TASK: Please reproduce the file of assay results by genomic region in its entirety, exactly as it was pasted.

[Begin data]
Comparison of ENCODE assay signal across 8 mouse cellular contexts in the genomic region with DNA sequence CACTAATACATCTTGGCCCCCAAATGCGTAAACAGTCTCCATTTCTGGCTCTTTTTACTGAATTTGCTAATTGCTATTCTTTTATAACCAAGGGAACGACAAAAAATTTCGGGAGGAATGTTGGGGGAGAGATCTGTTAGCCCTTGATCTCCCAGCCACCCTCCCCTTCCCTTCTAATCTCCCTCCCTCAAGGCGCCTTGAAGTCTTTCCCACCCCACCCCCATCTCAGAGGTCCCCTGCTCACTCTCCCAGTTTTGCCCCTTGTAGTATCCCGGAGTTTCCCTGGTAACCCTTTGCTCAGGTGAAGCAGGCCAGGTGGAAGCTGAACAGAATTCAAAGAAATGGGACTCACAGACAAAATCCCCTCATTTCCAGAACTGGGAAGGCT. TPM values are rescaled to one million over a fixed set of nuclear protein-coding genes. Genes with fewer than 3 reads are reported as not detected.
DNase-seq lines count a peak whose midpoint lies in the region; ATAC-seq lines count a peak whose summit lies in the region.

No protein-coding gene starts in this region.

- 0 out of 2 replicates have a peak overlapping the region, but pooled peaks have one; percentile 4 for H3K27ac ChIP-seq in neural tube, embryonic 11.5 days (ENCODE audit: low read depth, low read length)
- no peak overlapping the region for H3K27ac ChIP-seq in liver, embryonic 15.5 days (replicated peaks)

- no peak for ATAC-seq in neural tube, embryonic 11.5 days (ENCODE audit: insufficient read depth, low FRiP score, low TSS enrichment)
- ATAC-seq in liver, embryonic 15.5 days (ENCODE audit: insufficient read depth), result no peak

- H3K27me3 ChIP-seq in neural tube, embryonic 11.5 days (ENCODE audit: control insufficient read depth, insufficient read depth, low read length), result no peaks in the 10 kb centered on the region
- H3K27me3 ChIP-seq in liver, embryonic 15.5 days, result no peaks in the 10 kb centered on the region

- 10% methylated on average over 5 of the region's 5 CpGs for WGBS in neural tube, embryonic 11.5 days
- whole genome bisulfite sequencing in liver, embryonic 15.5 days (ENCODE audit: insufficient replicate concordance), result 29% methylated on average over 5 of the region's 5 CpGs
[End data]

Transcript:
Comparison of ENCODE assay signal across 8 mouse cellular contexts in the genomic region with DNA sequence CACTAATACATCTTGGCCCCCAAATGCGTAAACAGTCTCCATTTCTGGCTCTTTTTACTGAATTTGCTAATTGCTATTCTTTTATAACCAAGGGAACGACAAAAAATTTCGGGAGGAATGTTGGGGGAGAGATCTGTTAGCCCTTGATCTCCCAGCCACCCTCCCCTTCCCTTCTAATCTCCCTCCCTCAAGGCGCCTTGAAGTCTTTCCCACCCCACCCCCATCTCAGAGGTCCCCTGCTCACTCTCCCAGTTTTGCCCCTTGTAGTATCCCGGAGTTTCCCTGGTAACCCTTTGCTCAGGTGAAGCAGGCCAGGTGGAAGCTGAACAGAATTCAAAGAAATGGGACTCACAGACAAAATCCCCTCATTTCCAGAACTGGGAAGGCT. TPM values are rescaled to one million over a fixed set of nuclear protein-coding genes. Genes with fewer than 3 reads are reported as not detected.
DNase-seq lines count a peak whose midpoint lies in the region; ATAC-seq lines count a peak whose summit lies in the region.

No protein-coding gene starts in this region.

- 0 out of 2 replicates have a peak overlapping the region, but pooled peaks have one; percentile 4 for H3K27ac ChIP-seq in neural tube, embryonic 11.5 days (ENCODE audit: low read depth, low read length)
- no peak overlapping the region for H3K27ac ChIP-seq in liver, embryonic 15.5 days (replicated peaks)

- no peak for ATAC-seq in neural tube, embryonic 11.5 days (ENCODE audit: insufficient read depth, low FRiP score, low TSS enrichment)
- ATAC-seq in liver, embryonic 15.5 days (ENCODE audit: insufficient read depth), result no peak

- H3K27me3 ChIP-seq in neural tube, embryonic 11.5 days (ENCODE audit: control insufficient read depth, insufficient read depth, low read length), result no peaks in the 10 kb centered on the region
- H3K27me3 ChIP-seq in liver, embryonic 15.5 days, result no peaks in the 10 kb centered on the region

- 10% methylated on average over 5 of the region's 5 CpGs for WGBS in neural tube, embryonic 11.5 days
- whole genome bisulfite sequencing in liver, embryonic 15.5 days (ENCODE audit: insufficient replicate concordance), result 29% methylated on average over 5 of the region's 5 CpGs